7. Buzzy Magazine
I know, I know—the name is silly—Buzzy Mag. But consider that they have almost 7,000 likes on Facebook and a pay rate of ten cents per word, and maybe you’ll stop laughing long enough to submit. They are looking for fantasy, science fiction and horror, and I’ve read a lot of great stories at their website. They’ve only been around since 2012, but they’re an online market that I’ve kept an eye on, and have sent several stories (no luck so far). With an acceptance rate of UNDER one percent, they’re a tough nut to crack for sure.
8. Black Static
Amazing art, and fantastic dark fiction, Black Static is one of my favorite magazines out there. I believe that they pay 3 cents per word, but couldn’t find the exact rate anywhere for this British magazine. What’s new and exciting about them is that they are finally taking submissions via Submittable, so you don’t have to mail stories overseas. This takes forever and things tend to get lost (happened to me a few times). They’re publishing work by some of my favorite authors, emerging voices (and many good friends) such as Sarah Read, Usman T. Malik and Alyssa Wong. They’re definitely one of my white whales. (Also check out Interzone [science fiction] and Crimewave [crime], also at TTA Press, and I do believe both of them now take Submittable submissions as well.) Up to 10,000 words.
9. Nightmare Magazine
With 28 issues under their belt, Nightmare is one of the best places to submit, having shown that they can stand the test of time. Edited by John Joseph Adams, one of the toughest and most established visionaries out there today, they are looking for dark fantasy and horror between 1,500-7,500 words. And they’re MONTHLY, which I don’t think I have to tell you is hard to pull off—but great for writers since they’re almost always reading. And the artwork—it’s always amazing, the covers and interiors as well. They recently did a women destroy horror issue that was just fantastic. This white whale is as white as they come. They pay 6 cents per word. (I’ve been rejected 6 times, but will continue to submit—the nice thing is the really fast response time, typically only a few days. So even though they have a no simultaneous submission policy, you’re bound to get a response quickly.)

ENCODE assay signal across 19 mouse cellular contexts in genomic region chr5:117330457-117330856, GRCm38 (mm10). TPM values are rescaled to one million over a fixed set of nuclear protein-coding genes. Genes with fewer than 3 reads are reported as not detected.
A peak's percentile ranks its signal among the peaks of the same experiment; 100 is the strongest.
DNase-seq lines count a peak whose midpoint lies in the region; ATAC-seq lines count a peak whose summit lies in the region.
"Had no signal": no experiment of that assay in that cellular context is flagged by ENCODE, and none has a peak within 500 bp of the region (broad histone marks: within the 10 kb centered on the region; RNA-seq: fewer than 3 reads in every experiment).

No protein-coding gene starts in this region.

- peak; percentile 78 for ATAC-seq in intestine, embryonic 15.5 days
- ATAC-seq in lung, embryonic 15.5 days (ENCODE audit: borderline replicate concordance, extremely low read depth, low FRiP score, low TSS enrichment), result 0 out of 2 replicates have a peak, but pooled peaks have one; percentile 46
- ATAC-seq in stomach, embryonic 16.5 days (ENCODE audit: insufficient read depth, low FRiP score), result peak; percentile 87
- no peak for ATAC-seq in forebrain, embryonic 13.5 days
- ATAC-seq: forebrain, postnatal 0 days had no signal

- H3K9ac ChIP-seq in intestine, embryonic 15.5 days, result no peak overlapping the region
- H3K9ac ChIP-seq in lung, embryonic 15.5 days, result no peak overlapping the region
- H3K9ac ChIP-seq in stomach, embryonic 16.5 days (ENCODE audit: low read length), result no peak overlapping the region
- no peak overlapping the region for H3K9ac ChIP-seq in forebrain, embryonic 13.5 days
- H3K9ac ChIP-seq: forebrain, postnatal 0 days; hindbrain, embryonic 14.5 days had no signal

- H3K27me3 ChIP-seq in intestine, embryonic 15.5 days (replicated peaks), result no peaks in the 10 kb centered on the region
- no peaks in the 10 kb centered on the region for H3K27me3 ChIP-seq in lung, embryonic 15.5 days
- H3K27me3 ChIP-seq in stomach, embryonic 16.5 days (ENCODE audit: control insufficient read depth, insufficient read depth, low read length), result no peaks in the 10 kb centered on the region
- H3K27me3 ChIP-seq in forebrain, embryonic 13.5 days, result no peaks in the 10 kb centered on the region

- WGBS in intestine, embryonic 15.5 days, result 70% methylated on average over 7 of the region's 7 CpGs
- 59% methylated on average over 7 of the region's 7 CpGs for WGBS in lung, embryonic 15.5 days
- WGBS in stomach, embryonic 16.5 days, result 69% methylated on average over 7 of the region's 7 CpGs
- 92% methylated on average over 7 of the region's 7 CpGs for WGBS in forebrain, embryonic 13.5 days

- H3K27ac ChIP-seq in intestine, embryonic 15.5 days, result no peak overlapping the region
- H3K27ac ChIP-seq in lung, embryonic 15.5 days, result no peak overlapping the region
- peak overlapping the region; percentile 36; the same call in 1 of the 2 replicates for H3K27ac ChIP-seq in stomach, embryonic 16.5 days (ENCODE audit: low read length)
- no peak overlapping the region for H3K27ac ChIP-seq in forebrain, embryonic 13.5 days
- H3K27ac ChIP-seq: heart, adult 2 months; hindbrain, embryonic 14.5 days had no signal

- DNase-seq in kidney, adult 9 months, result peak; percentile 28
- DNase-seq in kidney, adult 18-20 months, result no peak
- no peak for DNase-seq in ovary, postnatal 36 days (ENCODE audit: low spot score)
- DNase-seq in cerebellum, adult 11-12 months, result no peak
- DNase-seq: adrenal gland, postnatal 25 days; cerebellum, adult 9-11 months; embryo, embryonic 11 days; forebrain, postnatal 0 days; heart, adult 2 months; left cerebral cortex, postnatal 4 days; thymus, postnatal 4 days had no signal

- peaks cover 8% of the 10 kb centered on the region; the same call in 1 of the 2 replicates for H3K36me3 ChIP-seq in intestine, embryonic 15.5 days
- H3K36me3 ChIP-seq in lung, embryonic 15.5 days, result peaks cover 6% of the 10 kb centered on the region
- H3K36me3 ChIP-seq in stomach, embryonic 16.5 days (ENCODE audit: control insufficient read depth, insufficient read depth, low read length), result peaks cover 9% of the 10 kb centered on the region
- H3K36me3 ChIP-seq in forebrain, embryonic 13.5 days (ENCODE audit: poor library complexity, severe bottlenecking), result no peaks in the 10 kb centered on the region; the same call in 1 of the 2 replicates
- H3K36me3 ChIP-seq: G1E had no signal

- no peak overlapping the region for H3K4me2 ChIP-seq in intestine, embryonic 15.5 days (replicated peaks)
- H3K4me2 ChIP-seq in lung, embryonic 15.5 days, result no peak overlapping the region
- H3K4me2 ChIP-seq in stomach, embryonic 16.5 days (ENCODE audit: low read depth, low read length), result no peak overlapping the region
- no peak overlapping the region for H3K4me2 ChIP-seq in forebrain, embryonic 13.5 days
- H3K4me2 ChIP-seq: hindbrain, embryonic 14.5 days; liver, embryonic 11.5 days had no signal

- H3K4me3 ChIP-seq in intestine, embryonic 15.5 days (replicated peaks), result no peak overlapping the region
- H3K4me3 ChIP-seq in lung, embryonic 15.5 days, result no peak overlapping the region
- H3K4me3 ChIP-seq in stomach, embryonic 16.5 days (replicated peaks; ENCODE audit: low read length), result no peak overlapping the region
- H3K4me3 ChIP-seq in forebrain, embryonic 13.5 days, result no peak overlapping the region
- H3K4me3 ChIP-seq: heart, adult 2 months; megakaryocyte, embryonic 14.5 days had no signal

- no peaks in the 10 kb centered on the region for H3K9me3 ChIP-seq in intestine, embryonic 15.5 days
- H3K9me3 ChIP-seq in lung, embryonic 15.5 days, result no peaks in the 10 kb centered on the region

My biggest complaint about Tor.com, a premiere online destination for fantasy, science fiction and horror, is that there are no simultaneous submissions and they take an average of four months to respond. But with Ann VanderMeer and Ellen Datlow in charge, they are a really important market, one of the best. They can really help to get your name out there, establish you as a legitimate voice. What else—how about TWENTY-FIVE CENTS PER WORD? That is not a typographical error. It’s for the first 5,000 words, and then it declines, but never less than ten cents, and for stories up to 17,500 words—for those of you writing novellas. On their website they say that they are working on the response time, keeping most to 90 days, which isn’t terrible, but they really are one of the top paying speculative markets out there. So, maybe send them something, and then get to work on something new.